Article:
Dog, Cat, Gerbil? Help Your Tween Decide Which Pet They Can Bond With And Care For

Tweens are unique creatures all to themselves. This is a hard time for most of them. They aren’t quite a little one anymore, but they aren’t teenagers yet.

When it comes to choosing a pet for your tween, there are some things that should be considered. Here are some tips to help you out!

Teaching Responsibility

A pet can be a great way for your tween to learn responsibility and reap the rewards of care for a special animal.

However, you as a parent will know if your child is ready for a parakeet or a pet rock.tween

Will the Pet Live Indoors?

Many families have pets that do not live indoors. Other family members may be allergic or some may just not like an animal living inside their home.

A snake owner will end up keeping dead rodents in the freezer. Parrots, and other birds will bond to only person in most cases and they put off a lot of dust. Or you can always choose simple pets such a cute kittens that are simpler to care for.

However, animals that live inside have about twice the life expectancy of outdoor pets. The elements, sickness, and accidents can all cause problems. An indoor pet can really change your family’s life too.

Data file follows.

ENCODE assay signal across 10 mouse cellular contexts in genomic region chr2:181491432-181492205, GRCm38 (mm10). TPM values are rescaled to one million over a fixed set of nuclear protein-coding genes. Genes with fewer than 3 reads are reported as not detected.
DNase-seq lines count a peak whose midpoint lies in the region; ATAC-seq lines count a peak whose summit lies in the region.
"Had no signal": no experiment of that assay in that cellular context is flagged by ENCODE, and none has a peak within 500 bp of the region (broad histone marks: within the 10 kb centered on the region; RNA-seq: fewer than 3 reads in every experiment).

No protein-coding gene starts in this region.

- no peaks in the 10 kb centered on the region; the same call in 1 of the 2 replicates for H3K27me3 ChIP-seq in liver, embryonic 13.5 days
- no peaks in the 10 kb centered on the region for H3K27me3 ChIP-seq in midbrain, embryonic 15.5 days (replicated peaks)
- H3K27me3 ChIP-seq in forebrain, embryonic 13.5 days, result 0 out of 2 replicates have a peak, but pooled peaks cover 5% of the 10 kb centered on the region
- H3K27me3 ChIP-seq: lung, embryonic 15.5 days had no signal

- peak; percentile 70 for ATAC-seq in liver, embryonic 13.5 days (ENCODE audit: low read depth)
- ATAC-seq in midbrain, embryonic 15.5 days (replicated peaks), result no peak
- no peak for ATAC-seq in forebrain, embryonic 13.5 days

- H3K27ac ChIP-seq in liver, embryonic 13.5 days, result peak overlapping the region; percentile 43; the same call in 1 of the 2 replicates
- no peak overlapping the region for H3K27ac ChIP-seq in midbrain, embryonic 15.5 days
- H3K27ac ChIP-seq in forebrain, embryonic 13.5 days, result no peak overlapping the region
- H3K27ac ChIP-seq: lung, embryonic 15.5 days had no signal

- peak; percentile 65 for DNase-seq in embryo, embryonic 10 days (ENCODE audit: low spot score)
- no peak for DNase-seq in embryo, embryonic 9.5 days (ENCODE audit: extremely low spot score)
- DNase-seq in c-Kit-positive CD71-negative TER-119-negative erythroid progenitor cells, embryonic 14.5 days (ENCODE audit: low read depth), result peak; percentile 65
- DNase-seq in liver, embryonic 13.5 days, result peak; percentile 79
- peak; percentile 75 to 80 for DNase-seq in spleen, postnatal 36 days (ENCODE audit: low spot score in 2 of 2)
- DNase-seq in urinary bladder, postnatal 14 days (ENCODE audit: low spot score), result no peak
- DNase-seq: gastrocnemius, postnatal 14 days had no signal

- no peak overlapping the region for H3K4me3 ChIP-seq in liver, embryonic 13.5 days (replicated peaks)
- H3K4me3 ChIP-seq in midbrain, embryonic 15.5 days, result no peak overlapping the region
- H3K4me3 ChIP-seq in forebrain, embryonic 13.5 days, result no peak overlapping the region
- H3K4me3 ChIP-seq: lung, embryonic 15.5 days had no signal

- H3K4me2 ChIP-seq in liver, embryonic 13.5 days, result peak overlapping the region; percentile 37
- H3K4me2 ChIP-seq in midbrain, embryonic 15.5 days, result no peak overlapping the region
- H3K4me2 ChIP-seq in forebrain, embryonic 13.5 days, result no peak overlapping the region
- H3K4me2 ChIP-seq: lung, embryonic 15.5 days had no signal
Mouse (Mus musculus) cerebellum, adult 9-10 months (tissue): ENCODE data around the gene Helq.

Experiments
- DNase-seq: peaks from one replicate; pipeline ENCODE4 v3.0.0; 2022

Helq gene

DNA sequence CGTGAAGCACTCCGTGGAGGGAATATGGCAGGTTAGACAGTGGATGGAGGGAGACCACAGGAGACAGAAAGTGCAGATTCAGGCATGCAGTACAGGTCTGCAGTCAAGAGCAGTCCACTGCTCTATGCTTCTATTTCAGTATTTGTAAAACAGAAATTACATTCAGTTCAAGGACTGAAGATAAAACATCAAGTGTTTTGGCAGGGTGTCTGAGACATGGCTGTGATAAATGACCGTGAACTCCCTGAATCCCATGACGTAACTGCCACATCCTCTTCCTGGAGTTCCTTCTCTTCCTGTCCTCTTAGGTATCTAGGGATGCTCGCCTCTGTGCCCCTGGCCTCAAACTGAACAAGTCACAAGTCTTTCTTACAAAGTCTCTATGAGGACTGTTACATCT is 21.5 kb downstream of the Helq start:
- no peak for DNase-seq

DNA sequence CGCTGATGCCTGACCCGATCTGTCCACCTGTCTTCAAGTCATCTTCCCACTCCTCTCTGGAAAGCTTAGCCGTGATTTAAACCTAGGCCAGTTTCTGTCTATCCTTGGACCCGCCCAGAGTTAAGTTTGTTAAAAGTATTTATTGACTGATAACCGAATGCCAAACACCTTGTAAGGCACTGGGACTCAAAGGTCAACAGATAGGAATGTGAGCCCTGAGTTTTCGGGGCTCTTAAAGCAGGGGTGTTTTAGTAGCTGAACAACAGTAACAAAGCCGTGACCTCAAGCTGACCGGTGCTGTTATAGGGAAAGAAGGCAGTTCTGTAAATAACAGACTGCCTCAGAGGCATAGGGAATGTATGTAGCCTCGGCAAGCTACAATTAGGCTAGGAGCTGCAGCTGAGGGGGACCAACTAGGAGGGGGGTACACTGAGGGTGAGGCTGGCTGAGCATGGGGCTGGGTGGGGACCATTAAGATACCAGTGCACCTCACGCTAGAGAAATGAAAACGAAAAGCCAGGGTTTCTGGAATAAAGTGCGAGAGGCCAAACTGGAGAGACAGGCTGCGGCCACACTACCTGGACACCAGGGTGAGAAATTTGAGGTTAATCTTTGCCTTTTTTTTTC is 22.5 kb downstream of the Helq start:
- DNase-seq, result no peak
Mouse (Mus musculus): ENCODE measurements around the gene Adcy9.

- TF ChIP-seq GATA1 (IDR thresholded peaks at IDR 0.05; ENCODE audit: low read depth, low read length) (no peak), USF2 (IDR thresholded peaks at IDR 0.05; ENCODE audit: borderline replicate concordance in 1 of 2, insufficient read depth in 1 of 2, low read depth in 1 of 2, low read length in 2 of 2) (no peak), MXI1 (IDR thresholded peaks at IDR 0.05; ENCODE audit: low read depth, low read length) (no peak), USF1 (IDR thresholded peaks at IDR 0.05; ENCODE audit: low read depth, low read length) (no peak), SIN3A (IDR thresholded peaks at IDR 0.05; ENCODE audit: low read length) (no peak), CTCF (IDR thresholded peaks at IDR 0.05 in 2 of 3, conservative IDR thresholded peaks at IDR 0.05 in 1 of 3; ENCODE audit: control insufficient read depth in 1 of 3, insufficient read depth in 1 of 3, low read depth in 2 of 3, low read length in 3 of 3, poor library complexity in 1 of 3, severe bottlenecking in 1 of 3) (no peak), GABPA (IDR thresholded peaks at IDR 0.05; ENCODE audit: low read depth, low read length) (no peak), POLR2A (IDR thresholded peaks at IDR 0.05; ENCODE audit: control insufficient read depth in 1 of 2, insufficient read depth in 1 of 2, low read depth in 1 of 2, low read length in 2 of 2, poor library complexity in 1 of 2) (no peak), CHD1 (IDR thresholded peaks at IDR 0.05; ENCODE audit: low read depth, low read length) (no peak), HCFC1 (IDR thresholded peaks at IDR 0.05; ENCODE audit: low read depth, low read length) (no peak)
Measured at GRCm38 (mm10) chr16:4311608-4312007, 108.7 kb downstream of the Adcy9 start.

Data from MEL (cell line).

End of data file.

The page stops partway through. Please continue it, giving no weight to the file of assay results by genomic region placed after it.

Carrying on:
A snake owner will end up keeping dead rodents in the freezer. Parrots, and other birds will bond to only person in most cases and they put off a lot of dust.

How Long Is the Pet Going to Be With Your Tween?

If you aren’t careful, you could end up with a pet that stays with you long after your child heads to college. Some birds can live up to 70 years and some turtles can live up to 50 years. Most pet dogs will live between 10 – 20 years.

A goldfish should live a few months and a rat for about 2 years. Make sure your tween understands the commitment involved in owning a pet and that it simply will not do to lose interest after a few months.

Is Your Tween Buying the Pet?

If your tween has saved enough money to buy that six foot long boa constrictor, then you may have a hard time telling him no. However, unless you know your child is responsible enough to provide the care that is needed, you will end up taking care of the snake or other animal.

While it’s obviously your tween’s pet, you need to be comfortable with it too. If you aren’t sure about your tween’s choice, you might offer to pay half so you have a say as well.

Does Your Tween Have Allergies?

Many children have allergies from certain pets [pet allergy]. There is a lot of pet dander to consider, as well as fur or feathers. If possible, let your child spend some time with a neighborhood pet to see if they have any type of reaction. You can also speak with your child’s pediatrician to see if they can recommend an allergy medication.

Ensure That Your Child Is Prepared For The Responsibility

A childhood pet can really bring a lot of enjoyment to your tween’s life, but also to the entire household. Make sure your child is aware of how much responsibility comes with having a pet and that they are ready to accept it.

Talk with your child about their choice and make sure they are getting their pet for the right reason. Above all, take time to enjoy the new addition to your family with your child!


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